Why NYCFC Was Launched at the Right TimeThe process of club-building outweigh any perceived disadvantages of playing temporarily in Yankee Stadium
by Nick Chavez | Monday, May 19, 2014
After the announcement that New York City FC will temporarily play its home matches at Yankee Stadium, it might be assumed that Major League Soccer rushed too quickly to launch the expansion NYCFC.
As Fox Sports’ Leander Shaerlaekens asked, “But you wonder…if all involved parties wouldn’t be better served holding off on this round of expansion until all the (soccer-specific) stadiums were built and ready to exploit to the fullest?”
MLS could also be accused of breaking their own rules by allowing NYCFC to come in without a stadium deal already finalized, as the league claimed that this was “unfair.” Some skeptics are convinced that it was a poor choice for the future prosperity of MLS.
While some of these concerns certainly have some validity, there are definitely reasons as to why Major League Soccer has absolutely chosen wisely in pulling the trigger with the NYCFC launch when they did.
You don’t tell an ownership partnership like the New York Yankees and City Football Group to “wait” to invest in MLS
When the extremely wealthy ownership partnership of 2 of the biggest brands in the world of sports, City Football Group and the New York Yankees, unify to put the force of their resources, prestige and brand power together to launch an ambitious football club in New York City, MLS must not miss this opportunity.
When they pay $100 million just for the right to launch a franchise in New York City, and promise to build a stadium in the City, who else would you trust to get this done and in a timely manner than this power-partnership? Having this investment team involved, especially in New York City, is a no-brainer for MLS and you must strike while the iron is hot, while they’re still interested and showing as much commitment as they have been to MLS and New York Soccer.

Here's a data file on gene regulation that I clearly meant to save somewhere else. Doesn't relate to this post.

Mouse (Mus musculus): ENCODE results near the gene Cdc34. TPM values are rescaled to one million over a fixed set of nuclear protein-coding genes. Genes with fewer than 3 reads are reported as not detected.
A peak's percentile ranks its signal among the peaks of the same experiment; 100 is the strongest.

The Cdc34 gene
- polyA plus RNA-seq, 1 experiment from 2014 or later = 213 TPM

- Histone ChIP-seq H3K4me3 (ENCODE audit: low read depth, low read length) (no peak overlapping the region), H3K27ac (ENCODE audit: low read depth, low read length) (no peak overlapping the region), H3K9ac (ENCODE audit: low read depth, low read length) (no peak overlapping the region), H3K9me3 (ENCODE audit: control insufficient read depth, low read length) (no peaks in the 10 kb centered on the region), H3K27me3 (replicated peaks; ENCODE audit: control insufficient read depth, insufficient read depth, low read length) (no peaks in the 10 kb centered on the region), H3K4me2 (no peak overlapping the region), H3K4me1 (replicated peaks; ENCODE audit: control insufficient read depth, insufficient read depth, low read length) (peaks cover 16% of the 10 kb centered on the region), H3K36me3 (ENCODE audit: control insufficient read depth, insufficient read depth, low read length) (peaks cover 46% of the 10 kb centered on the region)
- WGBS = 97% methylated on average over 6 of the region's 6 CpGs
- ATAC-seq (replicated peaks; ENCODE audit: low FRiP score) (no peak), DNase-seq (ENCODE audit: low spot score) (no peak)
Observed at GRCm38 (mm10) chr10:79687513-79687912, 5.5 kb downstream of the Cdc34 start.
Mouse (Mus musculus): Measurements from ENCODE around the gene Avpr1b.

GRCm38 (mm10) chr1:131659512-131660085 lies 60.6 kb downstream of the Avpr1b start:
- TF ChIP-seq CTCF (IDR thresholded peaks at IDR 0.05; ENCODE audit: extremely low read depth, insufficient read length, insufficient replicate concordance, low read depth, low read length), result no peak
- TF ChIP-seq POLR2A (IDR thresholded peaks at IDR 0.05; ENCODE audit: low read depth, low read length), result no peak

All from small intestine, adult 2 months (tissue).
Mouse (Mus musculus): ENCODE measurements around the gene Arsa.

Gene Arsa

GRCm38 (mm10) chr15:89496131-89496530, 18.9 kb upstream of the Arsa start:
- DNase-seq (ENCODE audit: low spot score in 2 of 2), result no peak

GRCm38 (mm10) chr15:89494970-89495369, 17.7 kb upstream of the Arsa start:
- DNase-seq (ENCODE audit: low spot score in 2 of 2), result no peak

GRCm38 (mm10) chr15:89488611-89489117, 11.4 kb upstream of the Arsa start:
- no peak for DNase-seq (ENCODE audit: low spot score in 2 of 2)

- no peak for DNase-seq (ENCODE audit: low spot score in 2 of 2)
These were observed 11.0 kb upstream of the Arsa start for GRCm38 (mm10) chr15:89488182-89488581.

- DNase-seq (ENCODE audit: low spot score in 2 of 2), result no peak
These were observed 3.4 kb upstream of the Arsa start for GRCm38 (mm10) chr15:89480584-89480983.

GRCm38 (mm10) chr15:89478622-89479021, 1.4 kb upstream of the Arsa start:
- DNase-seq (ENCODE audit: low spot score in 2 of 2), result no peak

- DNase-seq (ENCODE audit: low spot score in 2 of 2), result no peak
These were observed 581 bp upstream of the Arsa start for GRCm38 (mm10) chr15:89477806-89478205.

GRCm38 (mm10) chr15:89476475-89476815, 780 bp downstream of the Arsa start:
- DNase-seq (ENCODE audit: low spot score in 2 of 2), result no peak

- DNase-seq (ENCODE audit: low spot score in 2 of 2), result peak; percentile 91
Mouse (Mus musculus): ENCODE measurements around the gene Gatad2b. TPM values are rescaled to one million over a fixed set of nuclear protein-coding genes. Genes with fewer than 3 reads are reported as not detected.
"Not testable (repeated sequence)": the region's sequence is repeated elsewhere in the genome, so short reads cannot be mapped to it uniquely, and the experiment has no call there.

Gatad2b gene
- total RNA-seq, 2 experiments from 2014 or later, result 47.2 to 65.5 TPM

MLS needed an immediate, strong presence in New York City to get the most of recently negotiated TV deal.
MLS, though growing rapidly in popularity and national footprint, still puts up modest numbers in ratings, and in some markets, in attendance as well. MLS needs better TV ratings to increase the revenue they earn as league, revenue that is dwarfed by the major 4 team sports leagues in the US and Canada. Nothing holds MLS back more than its lack of TV ratings and the immense amount of money higher ratings commands, of which they are deprived.
This is an opportunity that simply can’t be passed up for a league looking to continue to develop into one of the best soccer leagues in the world in the coming decade. Only with that money can they really afford to sign some of the best talent in the world more regularly, and in their prime. With that extra revenue, they can also increase their efforts in marketing and youth academy development, all increasing the awareness and profile of the league, the ties to community and improvement of product of MLS and US Soccer.
As such, and when considering their new TV deal (MLS is now earning roughly triple what they were earning before) and the approaching collective bargaining agreement with players, MLS had to get a presence in the media capital of the world and the biggest city in the US, New York City, to strengthen their negotiating position. This is a city with an estimated 8.4 million residents, with 19.9 million people living in its metro area.
MLS really needed to plant its flag there, and Red Bull New York clearly hasn’t been the solution they’ve hoped for in this regard. Realistically, it was always hard to expect NYC residents to get emotionally attached to a team who plays its home matches in Harrison, New Jersey and is named and branded after an energy drink company.
New York City FC offers something very different. Now with the resources, pull and prestige of the Yankees and Manchester City suddenly in their corner, it must have been an easy decision. In order to get the notoriously hard-to-impress New York City sports market to take notice, believe in, and get emotionally attached to New York City FC, MLS absolutely needs partners like the Yankees and the football professionals and unrivaled resources of Manchester City to help guide this franchise through the choppy waters of the congested New York sports market.